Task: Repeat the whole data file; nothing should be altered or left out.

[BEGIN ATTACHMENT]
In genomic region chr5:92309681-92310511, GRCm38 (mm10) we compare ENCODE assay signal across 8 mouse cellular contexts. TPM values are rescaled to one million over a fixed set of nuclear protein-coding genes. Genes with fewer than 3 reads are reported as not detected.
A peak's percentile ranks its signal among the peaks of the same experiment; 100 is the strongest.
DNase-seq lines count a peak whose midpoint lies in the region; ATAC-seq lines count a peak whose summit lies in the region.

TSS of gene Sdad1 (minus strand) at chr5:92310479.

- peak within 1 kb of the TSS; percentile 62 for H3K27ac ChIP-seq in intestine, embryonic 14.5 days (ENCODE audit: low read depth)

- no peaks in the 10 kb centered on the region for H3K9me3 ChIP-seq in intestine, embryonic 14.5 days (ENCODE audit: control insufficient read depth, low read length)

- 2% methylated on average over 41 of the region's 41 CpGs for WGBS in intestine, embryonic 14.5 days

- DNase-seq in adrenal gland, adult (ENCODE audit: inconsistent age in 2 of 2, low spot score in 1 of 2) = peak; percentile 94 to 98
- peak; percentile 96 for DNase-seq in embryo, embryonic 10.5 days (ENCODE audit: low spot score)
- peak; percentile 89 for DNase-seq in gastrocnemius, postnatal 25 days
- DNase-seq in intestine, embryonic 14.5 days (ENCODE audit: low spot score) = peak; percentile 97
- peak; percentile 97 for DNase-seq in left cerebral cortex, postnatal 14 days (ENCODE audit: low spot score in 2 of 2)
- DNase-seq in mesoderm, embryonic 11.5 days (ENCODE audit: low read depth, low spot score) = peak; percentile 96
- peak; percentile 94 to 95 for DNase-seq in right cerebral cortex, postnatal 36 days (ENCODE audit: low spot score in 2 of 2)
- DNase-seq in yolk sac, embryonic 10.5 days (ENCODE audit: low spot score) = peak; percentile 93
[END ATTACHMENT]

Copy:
In genomic region chr5:92309681-92310511, GRCm38 (mm10) we compare ENCODE assay signal across 8 mouse cellular contexts. TPM values are rescaled to one million over a fixed set of nuclear protein-coding genes. Genes with fewer than 3 reads are reported as not detected.
A peak's percentile ranks its signal among the peaks of the same experiment; 100 is the strongest.
DNase-seq lines count a peak whose midpoint lies in the region; ATAC-seq lines count a peak whose summit lies in the region.

TSS of gene Sdad1 (minus strand) at chr5:92310479.

- peak within 1 kb of the TSS; percentile 62 for H3K27ac ChIP-seq in intestine, embryonic 14.5 days (ENCODE audit: low read depth)

- no peaks in the 10 kb centered on the region for H3K9me3 ChIP-seq in intestine, embryonic 14.5 days (ENCODE audit: control insufficient read depth, low read length)

- 2% methylated on average over 41 of the region's 41 CpGs for WGBS in intestine, embryonic 14.5 days

- DNase-seq in adrenal gland, adult (ENCODE audit: inconsistent age in 2 of 2, low spot score in 1 of 2) = peak; percentile 94 to 98
- peak; percentile 96 for DNase-seq in embryo, embryonic 10.5 days (ENCODE audit: low spot score)
- peak; percentile 89 for DNase-seq in gastrocnemius, postnatal 25 days
- DNase-seq in intestine, embryonic 14.5 days (ENCODE audit: low spot score) = peak; percentile 97
- peak; percentile 97 for DNase-seq in left cerebral cortex, postnatal 14 days (ENCODE audit: low spot score in 2 of 2)
- DNase-seq in mesoderm, embryonic 11.5 days (ENCODE audit: low read depth, low spot score) = peak; percentile 96
- peak; percentile 94 to 95 for DNase-seq in right cerebral cortex, postnatal 36 days (ENCODE audit: low spot score in 2 of 2)
- DNase-seq in yolk sac, embryonic 10.5 days (ENCODE audit: low spot score) = peak; percentile 93